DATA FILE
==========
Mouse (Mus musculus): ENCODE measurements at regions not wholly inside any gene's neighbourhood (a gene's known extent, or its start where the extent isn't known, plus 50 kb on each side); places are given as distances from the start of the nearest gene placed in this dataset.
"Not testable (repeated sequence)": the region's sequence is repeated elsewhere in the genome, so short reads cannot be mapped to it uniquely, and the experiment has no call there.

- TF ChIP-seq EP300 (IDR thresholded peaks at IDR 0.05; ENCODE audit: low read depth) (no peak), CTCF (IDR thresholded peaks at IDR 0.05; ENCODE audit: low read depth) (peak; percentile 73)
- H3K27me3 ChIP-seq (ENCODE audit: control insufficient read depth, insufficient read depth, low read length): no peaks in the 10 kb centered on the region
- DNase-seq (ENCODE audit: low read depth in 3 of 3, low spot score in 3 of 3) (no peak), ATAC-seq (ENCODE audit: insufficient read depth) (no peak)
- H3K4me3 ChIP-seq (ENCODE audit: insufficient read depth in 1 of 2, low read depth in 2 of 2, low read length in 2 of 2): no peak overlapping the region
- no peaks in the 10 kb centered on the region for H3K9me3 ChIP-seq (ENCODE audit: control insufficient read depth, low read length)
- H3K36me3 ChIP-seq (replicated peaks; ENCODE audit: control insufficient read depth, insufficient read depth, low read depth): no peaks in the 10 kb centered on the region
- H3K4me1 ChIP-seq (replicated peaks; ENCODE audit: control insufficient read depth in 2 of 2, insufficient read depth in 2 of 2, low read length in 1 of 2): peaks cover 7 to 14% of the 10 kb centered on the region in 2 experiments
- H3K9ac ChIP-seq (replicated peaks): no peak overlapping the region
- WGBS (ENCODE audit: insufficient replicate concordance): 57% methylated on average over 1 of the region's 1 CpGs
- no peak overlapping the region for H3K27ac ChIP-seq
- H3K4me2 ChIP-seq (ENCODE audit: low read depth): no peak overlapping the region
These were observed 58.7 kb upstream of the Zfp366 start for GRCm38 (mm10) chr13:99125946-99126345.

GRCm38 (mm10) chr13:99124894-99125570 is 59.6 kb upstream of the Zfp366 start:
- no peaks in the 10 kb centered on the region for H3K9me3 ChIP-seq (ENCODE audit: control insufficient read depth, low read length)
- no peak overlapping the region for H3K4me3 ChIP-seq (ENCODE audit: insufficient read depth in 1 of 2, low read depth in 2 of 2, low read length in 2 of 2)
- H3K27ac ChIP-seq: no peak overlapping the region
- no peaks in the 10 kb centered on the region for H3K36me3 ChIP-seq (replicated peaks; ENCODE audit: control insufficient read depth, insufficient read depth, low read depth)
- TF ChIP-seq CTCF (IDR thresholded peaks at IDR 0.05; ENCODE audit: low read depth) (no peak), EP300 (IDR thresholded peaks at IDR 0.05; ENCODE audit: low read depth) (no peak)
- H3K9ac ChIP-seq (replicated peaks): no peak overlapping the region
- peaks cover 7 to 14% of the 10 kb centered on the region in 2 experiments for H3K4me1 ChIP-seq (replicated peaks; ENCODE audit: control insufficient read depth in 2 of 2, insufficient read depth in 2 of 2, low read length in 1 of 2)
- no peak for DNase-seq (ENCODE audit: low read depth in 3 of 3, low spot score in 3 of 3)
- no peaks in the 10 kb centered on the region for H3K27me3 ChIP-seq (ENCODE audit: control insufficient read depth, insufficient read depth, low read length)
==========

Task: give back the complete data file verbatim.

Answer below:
Mouse (Mus musculus): ENCODE measurements at regions not wholly inside any gene's neighbourhood (a gene's known extent, or its start where the extent isn't known, plus 50 kb on each side); places are given as distances from the start of the nearest gene placed in this dataset.
"Not testable (repeated sequence)": the region's sequence is repeated elsewhere in the genome, so short reads cannot be mapped to it uniquely, and the experiment has no call there.

- TF ChIP-seq EP300 (IDR thresholded peaks at IDR 0.05; ENCODE audit: low read depth) (no peak), CTCF (IDR thresholded peaks at IDR 0.05; ENCODE audit: low read depth) (peak; percentile 73)
- H3K27me3 ChIP-seq (ENCODE audit: control insufficient read depth, insufficient read depth, low read length): no peaks in the 10 kb centered on the region
- DNase-seq (ENCODE audit: low read depth in 3 of 3, low spot score in 3 of 3) (no peak), ATAC-seq (ENCODE audit: insufficient read depth) (no peak)
- H3K4me3 ChIP-seq (ENCODE audit: insufficient read depth in 1 of 2, low read depth in 2 of 2, low read length in 2 of 2): no peak overlapping the region
- no peaks in the 10 kb centered on the region for H3K9me3 ChIP-seq (ENCODE audit: control insufficient read depth, low read length)
- H3K36me3 ChIP-seq (replicated peaks; ENCODE audit: control insufficient read depth, insufficient read depth, low read depth): no peaks in the 10 kb centered on the region
- H3K4me1 ChIP-seq (replicated peaks; ENCODE audit: control insufficient read depth in 2 of 2, insufficient read depth in 2 of 2, low read length in 1 of 2): peaks cover 7 to 14% of the 10 kb centered on the region in 2 experiments
- H3K9ac ChIP-seq (replicated peaks): no peak overlapping the region
- WGBS (ENCODE audit: insufficient replicate concordance): 57% methylated on average over 1 of the region's 1 CpGs
- no peak overlapping the region for H3K27ac ChIP-seq
- H3K4me2 ChIP-seq (ENCODE audit: low read depth): no peak overlapping the region
These were observed 58.7 kb upstream of the Zfp366 start for GRCm38 (mm10) chr13:99125946-99126345.

GRCm38 (mm10) chr13:99124894-99125570 is 59.6 kb upstream of the Zfp366 start:
- no peaks in the 10 kb centered on the region for H3K9me3 ChIP-seq (ENCODE audit: control insufficient read depth, low read length)
- no peak overlapping the region for H3K4me3 ChIP-seq (ENCODE audit: insufficient read depth in 1 of 2, low read depth in 2 of 2, low read length in 2 of 2)
- H3K27ac ChIP-seq: no peak overlapping the region
- no peaks in the 10 kb centered on the region for H3K36me3 ChIP-seq (replicated peaks; ENCODE audit: control insufficient read depth, insufficient read depth, low read depth)
- TF ChIP-seq CTCF (IDR thresholded peaks at IDR 0.05; ENCODE audit: low read depth) (no peak), EP300 (IDR thresholded peaks at IDR 0.05; ENCODE audit: low read depth) (no peak)
- H3K9ac ChIP-seq (replicated peaks): no peak overlapping the region
- peaks cover 7 to 14% of the 10 kb centered on the region in 2 experiments for H3K4me1 ChIP-seq (replicated peaks; ENCODE audit: control insufficient read depth in 2 of 2, insufficient read depth in 2 of 2, low read length in 1 of 2)
- no peak for DNase-seq (ENCODE audit: low read depth in 3 of 3, low spot score in 3 of 3)
- no peaks in the 10 kb centered on the region for H3K27me3 ChIP-seq (ENCODE audit: control insufficient read depth, insufficient read depth, low read length)